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Canadian Pacific Railway

The Canadian Pacific Railway company was incorporated in 1881. Its original purpose was the construction of a transcontinental railway, a promise to British Columbia upon its entry into Confederation. The railway — completed in 1885 — connected Eastern Canada to BC and played an important role in the development of the nation. Built in dangerous conditions by thousands of labourers (including 15,000 Chinese temporary workers), the railway facilitated communications and transportation across the country. Over its long history, CPR diversified, establishing hotels, shipping lines and airlines, and developed mining and telecommunications industries. In 2001, Canadian Pacific separated into five separate and independent companies, with Canadian Pacific Railway returning to its origins as a railway company. CP, as it is branded today, has over 22,500 km of track across Canada and the United States. It is a public company and trades on the Toronto Stock Exchange and New York Stock Exchange under the symbol CP. In 2016, CP had $6.2 billion in revenue and $1.6 billion in profit and held assets valued at $19.2 billion.

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Canadian Press

Canadian Press (CP), Canada's principal news agency, began in 1910 as Canadian Press Ltd, a re-distributor of news from the Associated Press (AP) to Canadian newspapers through Morse code and telegraph wires.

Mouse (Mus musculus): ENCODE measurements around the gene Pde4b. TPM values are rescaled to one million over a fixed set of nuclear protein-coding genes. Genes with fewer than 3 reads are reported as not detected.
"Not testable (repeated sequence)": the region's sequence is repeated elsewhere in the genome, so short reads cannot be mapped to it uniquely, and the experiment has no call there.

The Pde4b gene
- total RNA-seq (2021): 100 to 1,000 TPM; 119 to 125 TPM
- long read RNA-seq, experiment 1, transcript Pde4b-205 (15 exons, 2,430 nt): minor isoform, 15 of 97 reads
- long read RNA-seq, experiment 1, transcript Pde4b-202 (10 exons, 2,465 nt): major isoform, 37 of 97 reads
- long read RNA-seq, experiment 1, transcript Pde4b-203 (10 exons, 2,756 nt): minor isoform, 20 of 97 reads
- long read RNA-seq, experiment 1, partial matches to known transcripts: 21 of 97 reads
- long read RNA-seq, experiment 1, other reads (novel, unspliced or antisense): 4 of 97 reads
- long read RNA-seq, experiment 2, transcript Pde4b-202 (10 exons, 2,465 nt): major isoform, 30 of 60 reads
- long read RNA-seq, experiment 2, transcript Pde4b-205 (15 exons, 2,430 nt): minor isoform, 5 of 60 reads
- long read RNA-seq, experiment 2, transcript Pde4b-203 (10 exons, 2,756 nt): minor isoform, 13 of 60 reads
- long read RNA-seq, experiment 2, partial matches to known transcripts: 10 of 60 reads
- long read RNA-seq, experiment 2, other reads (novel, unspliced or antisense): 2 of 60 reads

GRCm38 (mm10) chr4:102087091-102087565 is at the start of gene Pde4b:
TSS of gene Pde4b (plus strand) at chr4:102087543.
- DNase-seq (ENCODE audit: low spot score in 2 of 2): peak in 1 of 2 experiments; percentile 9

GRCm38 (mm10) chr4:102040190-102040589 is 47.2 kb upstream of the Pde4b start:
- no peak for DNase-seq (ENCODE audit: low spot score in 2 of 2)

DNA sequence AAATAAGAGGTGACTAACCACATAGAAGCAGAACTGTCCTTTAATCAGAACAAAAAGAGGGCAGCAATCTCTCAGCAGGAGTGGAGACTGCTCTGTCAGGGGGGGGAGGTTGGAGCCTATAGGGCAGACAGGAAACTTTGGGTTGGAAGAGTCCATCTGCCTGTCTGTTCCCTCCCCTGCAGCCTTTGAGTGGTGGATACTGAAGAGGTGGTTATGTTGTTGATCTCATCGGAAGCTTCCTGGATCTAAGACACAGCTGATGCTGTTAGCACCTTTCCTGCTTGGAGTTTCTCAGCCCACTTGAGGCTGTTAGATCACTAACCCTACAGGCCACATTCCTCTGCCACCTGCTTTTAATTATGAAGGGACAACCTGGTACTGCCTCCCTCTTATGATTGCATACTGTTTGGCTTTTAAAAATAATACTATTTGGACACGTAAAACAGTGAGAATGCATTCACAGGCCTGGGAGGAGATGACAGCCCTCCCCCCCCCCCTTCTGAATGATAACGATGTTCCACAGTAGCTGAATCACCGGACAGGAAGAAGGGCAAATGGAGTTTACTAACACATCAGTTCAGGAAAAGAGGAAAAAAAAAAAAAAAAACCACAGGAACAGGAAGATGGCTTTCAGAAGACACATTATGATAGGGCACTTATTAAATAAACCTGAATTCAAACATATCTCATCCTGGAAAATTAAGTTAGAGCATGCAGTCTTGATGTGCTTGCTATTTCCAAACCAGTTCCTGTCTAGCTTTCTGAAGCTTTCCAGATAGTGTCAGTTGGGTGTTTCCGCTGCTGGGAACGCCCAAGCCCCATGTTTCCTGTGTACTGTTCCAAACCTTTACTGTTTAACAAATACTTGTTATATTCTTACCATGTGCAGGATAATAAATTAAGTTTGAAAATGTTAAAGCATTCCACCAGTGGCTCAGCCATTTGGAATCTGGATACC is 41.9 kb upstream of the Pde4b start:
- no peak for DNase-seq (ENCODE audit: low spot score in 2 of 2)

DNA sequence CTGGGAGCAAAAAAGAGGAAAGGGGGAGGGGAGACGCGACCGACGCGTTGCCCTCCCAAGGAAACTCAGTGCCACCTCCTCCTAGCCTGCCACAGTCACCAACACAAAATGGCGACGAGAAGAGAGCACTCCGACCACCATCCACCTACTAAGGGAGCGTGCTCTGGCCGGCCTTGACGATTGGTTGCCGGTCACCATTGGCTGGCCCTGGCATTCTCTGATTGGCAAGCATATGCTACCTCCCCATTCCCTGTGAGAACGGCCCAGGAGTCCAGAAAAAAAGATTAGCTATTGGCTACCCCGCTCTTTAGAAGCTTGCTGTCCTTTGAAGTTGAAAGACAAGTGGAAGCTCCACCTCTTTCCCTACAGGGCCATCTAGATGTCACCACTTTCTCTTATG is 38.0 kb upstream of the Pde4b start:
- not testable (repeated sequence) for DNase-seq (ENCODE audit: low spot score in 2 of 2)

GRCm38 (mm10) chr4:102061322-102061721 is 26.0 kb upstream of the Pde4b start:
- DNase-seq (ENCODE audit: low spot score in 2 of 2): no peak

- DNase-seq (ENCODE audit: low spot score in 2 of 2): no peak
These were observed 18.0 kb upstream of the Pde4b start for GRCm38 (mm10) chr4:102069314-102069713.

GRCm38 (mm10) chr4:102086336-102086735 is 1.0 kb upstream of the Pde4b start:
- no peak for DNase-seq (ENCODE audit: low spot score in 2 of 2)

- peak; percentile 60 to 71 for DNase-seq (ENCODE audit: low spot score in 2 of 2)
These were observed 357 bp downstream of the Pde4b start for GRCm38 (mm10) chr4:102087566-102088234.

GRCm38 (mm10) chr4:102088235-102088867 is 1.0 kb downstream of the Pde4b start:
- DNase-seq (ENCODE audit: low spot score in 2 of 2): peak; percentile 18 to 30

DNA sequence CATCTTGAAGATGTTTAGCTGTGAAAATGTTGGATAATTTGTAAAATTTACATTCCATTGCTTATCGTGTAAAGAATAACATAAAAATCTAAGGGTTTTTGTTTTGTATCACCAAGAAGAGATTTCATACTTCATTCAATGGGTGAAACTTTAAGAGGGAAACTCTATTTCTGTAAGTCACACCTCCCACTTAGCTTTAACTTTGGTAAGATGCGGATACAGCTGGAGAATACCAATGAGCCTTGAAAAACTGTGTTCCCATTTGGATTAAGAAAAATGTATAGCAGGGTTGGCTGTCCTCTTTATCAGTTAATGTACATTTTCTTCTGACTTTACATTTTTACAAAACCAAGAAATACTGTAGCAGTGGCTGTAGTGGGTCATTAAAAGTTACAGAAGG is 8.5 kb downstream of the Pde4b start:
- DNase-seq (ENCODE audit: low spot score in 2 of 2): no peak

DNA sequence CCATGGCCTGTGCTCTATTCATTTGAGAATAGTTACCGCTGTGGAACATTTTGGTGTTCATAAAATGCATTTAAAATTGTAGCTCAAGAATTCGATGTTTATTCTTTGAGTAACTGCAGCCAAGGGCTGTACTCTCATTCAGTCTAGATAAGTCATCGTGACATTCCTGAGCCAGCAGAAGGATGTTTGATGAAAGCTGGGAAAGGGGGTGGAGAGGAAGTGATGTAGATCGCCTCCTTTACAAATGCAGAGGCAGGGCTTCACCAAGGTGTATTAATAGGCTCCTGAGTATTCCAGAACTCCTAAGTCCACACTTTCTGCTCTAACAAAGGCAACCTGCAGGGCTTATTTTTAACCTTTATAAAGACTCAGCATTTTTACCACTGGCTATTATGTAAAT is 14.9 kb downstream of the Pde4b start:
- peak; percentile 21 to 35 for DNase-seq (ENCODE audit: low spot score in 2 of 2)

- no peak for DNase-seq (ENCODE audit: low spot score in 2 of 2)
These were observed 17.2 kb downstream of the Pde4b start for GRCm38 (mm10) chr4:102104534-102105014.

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Canadian Women's Press Club

The Canadian Women's Press Club (CWPC) was founded in June 1904 in a Canadian Pacific Railway Pullman car, aboard which 16 women (half anglophone, half francophone) travelled to the St. Louis World's Fair. All but one were working journalists who covered the event. The CWPC offered female journalists professional support and development in its mission to “maintain and improve the status of journalism as a profession for women.”

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Canning

Canning, NS, incorporated as a village in 1968, population (2011c), 798 (2006c). The Village of Canning is located 100 km northwest of Halifax.

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Canol Pipeline

Canol Pipeline, a 10 cm oil pipeline built from 1942 to 1944 from Norman Wells, NWT, 1000 km to a refinery at Whitehorse, Yukon.

Macleans

Celtic Tiger

In Ireland, where the price of a pint is often a measure of prosperity, there is no greater gauge of the prevailing public mood than O'Donnell's pub.

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Cement Industry

The Cement industry comprises establishments engaged in producing hydraulic cements, ie, cements which set and harden to a stonelike mass by reacting with water. The principal hydraulic cement is portland cement, a finely ground, usually grey, manufactured mineral product.